Shadi Hanna says: “At the end of the day, I guess the audience has the final say.” It is the end of the day and he and I are the only customers at Le Chef restaurant in Gemaizeh.
Right now we aren’t talking about SLFilm, Hanna’s popular new movie. We are discussing Ziad Rahbani the man he says is his (and the SLChi crew’s) greatest inspiration specifically his brilliant but relatively unpopular final play.
“Ziad’s a genius,” he says. “His scripts, his music, the way he cuts through things. I think his plays should be shown in museums. His last plays were brilliant but so heavy, so political. Cynical. After this long war, it was too much for people, I think.”
Hanna has a right to be concerned with popularity. With SLChi in its seventh season and SLFilm doing well at the box office “50,000 tickets sold in the first 12 days,” he tells me he seems to have a saleable product on his hands.
SLFilm’s home-grown plotline seemed a natural choice, given the subject matter of the television series. But, surprisingly, the screenplays considered during the movie’s early development were far less recognizably Lebanese.
“We rejected three scripts before deciding on this one. The other three were parodies of American suspense thrillers. Car chase scenes. That sort of thing. But these screenplays would have departed a great deal from what we do in SLChi and we wanted to tap into our existing audience.”
Given SLFilm’s distinctly local flavor it is equally surprising, perhaps, that there are plans to distribute it outside Lebanon.
“Not in Europe,” he says, “But in the Arab world. In America, Australia, Brazil. Places where we have a strong expatriate population. Our biggest hurdle is that SLChi isn’t known outside Lebanon.”
Hanna has tried promoting his work in the west before, and he’s known his share of rejection. Before he took up filmmaking he was a musician. He says he made the switch to television and film because there was more work there.
“More money in Lebanese film? You must be joking.”
“Yeah, I traveled a lot as a musician. Took demos to France and the UK, went to see the people at Peter Gabriel’s label. But it didn’t go anywhere.
“I was in France talking to this guy in the industry, an Algerian guy. And he’s telling me ‘Man, nobody’s gonna want to listen to Arabs playing rock’n’roll. You’ve got to do something that sounds more Arab. Market your strengths’.”
“I told him ‘I’m not Arab’.”
“You’re from Lebanon, aren’t you?”
“‘Well, what about you?’” I said to him. “‘You’re Algerian. Are you Arab?’”
“‘No,’ he says, ‘I was born here in Paris.’”
Hanna eventually tired of his travels, though, and settled more permanently in Lebanon. “It’s addictive here,” he says. “I don’t know what it is. Lebanon’s the only place that inspires me. Like in Paris, you see these gray people on the metro. It’s like they’re dead or something. Like they’ve never laughed in their lives.”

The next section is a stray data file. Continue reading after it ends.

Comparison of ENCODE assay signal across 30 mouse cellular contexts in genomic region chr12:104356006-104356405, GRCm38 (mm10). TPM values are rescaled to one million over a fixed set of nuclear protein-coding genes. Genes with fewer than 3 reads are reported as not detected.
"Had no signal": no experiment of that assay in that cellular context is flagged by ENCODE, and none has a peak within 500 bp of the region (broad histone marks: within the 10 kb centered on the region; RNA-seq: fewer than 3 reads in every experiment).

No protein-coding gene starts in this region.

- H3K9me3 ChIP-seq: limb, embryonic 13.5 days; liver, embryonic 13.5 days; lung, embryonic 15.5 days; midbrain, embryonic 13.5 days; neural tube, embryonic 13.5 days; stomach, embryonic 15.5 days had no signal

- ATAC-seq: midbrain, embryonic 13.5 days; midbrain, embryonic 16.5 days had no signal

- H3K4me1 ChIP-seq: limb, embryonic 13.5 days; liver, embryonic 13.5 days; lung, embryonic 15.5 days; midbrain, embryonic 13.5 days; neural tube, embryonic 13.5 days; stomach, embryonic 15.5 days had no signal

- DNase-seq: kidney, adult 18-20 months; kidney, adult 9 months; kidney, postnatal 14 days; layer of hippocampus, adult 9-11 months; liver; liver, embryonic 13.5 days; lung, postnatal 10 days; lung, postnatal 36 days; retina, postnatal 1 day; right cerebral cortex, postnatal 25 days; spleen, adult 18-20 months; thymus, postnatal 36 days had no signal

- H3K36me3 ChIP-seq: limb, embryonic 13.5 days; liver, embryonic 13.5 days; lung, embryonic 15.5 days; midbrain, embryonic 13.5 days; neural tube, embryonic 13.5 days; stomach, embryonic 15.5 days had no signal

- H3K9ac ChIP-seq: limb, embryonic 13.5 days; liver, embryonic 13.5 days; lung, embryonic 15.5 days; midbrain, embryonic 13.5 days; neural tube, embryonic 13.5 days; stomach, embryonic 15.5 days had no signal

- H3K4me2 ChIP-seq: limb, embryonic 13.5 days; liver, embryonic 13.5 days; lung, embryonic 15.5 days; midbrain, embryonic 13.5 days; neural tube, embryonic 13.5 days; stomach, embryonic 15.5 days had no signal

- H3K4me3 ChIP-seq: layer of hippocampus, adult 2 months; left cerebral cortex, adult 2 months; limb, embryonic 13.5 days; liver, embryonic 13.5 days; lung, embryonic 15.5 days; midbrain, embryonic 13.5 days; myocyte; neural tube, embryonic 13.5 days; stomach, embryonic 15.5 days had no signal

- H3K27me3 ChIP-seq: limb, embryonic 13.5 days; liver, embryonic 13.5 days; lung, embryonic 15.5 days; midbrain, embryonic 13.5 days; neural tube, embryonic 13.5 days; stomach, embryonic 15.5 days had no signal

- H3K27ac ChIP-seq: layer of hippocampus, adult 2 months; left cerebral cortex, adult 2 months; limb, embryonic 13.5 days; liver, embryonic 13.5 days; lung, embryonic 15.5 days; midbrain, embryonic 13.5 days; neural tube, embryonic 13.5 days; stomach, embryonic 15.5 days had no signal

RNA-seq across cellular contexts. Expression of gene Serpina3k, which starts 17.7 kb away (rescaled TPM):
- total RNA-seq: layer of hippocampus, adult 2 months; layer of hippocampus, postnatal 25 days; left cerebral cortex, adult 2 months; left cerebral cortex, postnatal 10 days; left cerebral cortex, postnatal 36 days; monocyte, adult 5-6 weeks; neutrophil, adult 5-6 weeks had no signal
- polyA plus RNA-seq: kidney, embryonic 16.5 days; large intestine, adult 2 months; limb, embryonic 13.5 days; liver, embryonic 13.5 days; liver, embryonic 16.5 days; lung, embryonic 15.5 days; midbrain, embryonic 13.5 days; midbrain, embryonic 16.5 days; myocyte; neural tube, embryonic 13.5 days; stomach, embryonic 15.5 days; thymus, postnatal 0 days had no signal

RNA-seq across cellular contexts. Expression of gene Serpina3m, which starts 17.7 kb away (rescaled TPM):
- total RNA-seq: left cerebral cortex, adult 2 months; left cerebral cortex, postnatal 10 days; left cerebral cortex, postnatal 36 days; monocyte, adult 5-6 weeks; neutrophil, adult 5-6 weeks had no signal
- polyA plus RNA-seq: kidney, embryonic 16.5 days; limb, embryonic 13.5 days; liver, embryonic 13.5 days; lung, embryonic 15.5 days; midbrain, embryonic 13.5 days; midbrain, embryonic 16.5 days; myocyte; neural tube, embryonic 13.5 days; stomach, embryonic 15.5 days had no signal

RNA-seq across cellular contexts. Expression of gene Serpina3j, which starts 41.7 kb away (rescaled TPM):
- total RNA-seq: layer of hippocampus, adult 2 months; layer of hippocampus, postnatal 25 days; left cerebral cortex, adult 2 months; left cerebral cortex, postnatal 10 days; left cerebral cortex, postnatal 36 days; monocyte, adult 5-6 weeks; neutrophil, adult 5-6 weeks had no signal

Hanna’s television show and film seem to be his way of selling his addiction to this country. Naturally he has strong opinions about the work of his colleagues in the local television and film industry.
He is quick to assert that the various political satires on Lebanese television are just pale imitations of the SLChi prototype. And he has no time for political lampoon.
“Political satire is cheap,” he says. “Putting someone on TV every week dressed up like Michel Murr doesn’t take that much imagination. But to focus on the effects of politics upon society and culture, this is more challenging.”
Such statements echo Rahbani’s inspiration. But SLChi’s absurdist comedy also finds inspiration in such well-known American comics as Woody Allen and David Zucker the director of Hollywood parodies like Airplane and The Naked Gun.
Turning to Lebanese film, Hanna grimaces at the mention of local film treatments of the civil war. He believes that film-makers’ obsession with the civil war has more to do with foreign sponsorship than popular demand.
One of his favorite films, he says, is Ziad Doueri’s West Beyrouth. “It’s beautifully acted,” he says. “Beautifully shot. The only thing I don’t like about this film is that it’s about the war.
“You know Doueri had to go to France to get funding for this film. He wouldn’t have got a cent if it hadn’t been about the war. I went to the French to find funding for SLFilm, but there were all these conditions … they would’ve wanted it to be about the war.”
Hanna believes foreign backers want to ghettoize Lebanese film into dealing with the war, and that there are political motives behind it.
“Acknowledging that we’re capable of producing non-war films, that we can run a real film industry here, means acknowledging that we’re the same as them. By only funding films about the war, they fund us to represent ourselves as terrorists and murderers. They’re sending the message: ‘You’re third world’.”
The story and characters of SLFilm are certainly “first world.” But someone in the audience might be forgiven if he thought the characters, and the film, to be Christian.
“Putting religion into your film doesn’t mean you have a complex. You have a complex if you can’t put it. “Look, I’m a Christian, so it’s normal that a film I work on reflects my experience as a Christian. I don’t wear a crucifix because I don’t want to offend anyone. And you don’t see any crosses or Virgin Marys in this movie.”